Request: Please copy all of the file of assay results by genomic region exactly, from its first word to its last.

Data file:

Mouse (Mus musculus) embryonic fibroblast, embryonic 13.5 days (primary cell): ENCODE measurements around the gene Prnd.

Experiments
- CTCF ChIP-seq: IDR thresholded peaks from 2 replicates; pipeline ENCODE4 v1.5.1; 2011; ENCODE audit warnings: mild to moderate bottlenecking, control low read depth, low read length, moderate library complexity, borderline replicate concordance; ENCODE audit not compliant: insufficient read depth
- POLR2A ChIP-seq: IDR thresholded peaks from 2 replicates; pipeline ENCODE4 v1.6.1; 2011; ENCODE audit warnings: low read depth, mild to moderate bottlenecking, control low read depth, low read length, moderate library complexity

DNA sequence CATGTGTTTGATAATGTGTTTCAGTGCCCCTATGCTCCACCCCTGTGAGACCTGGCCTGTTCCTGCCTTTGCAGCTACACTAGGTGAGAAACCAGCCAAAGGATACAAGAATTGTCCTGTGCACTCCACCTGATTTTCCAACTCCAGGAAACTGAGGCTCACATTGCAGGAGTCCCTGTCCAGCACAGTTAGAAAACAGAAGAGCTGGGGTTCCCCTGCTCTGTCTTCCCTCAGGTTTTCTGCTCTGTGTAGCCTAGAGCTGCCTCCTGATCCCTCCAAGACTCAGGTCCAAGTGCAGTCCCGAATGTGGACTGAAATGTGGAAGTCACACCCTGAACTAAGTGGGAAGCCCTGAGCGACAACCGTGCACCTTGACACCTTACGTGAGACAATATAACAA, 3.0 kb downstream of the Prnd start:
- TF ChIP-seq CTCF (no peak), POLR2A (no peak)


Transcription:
Mouse (Mus musculus) embryonic fibroblast, embryonic 13.5 days (primary cell): ENCODE measurements around the gene Prnd.

Experiments
- CTCF ChIP-seq: IDR thresholded peaks from 2 replicates; pipeline ENCODE4 v1.5.1; 2011; ENCODE audit warnings: mild to moderate bottlenecking, control low read depth, low read length, moderate library complexity, borderline replicate concordance; ENCODE audit not compliant: insufficient read depth
- POLR2A ChIP-seq: IDR thresholded peaks from 2 replicates; pipeline ENCODE4 v1.6.1; 2011; ENCODE audit warnings: low read depth, mild to moderate bottlenecking, control low read depth, low read length, moderate library complexity

DNA sequence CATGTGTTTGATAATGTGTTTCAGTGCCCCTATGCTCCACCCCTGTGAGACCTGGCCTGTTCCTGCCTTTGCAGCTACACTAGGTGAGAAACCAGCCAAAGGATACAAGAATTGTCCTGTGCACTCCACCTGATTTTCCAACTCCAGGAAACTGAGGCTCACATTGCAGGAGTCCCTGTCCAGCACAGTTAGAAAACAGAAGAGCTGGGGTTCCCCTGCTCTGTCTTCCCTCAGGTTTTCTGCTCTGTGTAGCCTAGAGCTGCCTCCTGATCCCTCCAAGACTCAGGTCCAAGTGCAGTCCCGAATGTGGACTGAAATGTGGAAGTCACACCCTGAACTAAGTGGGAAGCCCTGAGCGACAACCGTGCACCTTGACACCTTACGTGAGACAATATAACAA, 3.0 kb downstream of the Prnd start:
- TF ChIP-seq CTCF (no peak), POLR2A (no peak)